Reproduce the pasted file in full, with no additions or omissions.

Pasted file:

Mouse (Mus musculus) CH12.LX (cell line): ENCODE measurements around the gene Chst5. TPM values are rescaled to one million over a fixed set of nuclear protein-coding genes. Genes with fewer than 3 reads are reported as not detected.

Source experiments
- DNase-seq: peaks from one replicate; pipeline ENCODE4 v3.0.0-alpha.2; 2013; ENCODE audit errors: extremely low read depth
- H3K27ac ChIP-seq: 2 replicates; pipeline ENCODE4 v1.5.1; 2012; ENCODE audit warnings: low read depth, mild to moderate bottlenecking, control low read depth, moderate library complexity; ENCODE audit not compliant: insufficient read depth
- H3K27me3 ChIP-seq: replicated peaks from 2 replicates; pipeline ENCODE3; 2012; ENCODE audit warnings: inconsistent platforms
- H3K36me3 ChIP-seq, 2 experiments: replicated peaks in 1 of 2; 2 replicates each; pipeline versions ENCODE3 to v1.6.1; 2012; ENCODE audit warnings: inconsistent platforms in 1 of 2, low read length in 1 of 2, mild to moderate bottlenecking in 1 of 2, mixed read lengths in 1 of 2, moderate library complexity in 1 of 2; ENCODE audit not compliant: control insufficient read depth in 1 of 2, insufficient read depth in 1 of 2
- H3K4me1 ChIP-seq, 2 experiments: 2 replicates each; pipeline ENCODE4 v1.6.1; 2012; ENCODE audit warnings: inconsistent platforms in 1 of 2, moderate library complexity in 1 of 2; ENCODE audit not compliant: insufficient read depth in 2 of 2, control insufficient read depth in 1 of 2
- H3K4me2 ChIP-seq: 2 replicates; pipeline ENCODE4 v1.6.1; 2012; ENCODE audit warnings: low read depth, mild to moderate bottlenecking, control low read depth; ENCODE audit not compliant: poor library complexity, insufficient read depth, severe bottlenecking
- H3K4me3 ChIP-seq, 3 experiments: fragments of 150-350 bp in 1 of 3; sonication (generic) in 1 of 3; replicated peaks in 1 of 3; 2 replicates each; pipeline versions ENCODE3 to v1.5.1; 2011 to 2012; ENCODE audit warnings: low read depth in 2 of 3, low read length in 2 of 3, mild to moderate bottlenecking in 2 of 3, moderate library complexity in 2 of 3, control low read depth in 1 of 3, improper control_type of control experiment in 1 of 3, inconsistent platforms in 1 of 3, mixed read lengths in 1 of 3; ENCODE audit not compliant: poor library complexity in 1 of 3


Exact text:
Mouse (Mus musculus) CH12.LX (cell line): ENCODE measurements around the gene Chst5. TPM values are rescaled to one million over a fixed set of nuclear protein-coding genes. Genes with fewer than 3 reads are reported as not detected.

Source experiments
- DNase-seq: peaks from one replicate; pipeline ENCODE4 v3.0.0-alpha.2; 2013; ENCODE audit errors: extremely low read depth
- H3K27ac ChIP-seq: 2 replicates; pipeline ENCODE4 v1.5.1; 2012; ENCODE audit warnings: low read depth, mild to moderate bottlenecking, control low read depth, moderate library complexity; ENCODE audit not compliant: insufficient read depth
- H3K27me3 ChIP-seq: replicated peaks from 2 replicates; pipeline ENCODE3; 2012; ENCODE audit warnings: inconsistent platforms
- H3K36me3 ChIP-seq, 2 experiments: replicated peaks in 1 of 2; 2 replicates each; pipeline versions ENCODE3 to v1.6.1; 2012; ENCODE audit warnings: inconsistent platforms in 1 of 2, low read length in 1 of 2, mild to moderate bottlenecking in 1 of 2, mixed read lengths in 1 of 2, moderate library complexity in 1 of 2; ENCODE audit not compliant: control insufficient read depth in 1 of 2, insufficient read depth in 1 of 2
- H3K4me1 ChIP-seq, 2 experiments: 2 replicates each; pipeline ENCODE4 v1.6.1; 2012; ENCODE audit warnings: inconsistent platforms in 1 of 2, moderate library complexity in 1 of 2; ENCODE audit not compliant: insufficient read depth in 2 of 2, control insufficient read depth in 1 of 2
- H3K4me2 ChIP-seq: 2 replicates; pipeline ENCODE4 v1.6.1; 2012; ENCODE audit warnings: low read depth, mild to moderate bottlenecking, control low read depth; ENCODE audit not compliant: poor library complexity, insufficient read depth, severe bottlenecking
- H3K4me3 ChIP-seq, 3 experiments: fragments of 150-350 bp in 1 of 3; sonication (generic) in 1 of 3; replicated peaks in 1 of 3; 2 replicates each; pipeline versions ENCODE3 to v1.5.1; 2011 to 2012; ENCODE audit warnings: low read depth in 2 of 3, low read length in 2 of 3, mild to moderate bottlenecking in 2 of 3, moderate library complexity in 2 of 3, control low read depth in 1 of 3, improper control_type of control experiment in 1 of 3, inconsistent platforms in 1 of 3, mixed read lengths in 1 of 3; ENCODE audit not compliant: poor library complexity in 1 of 3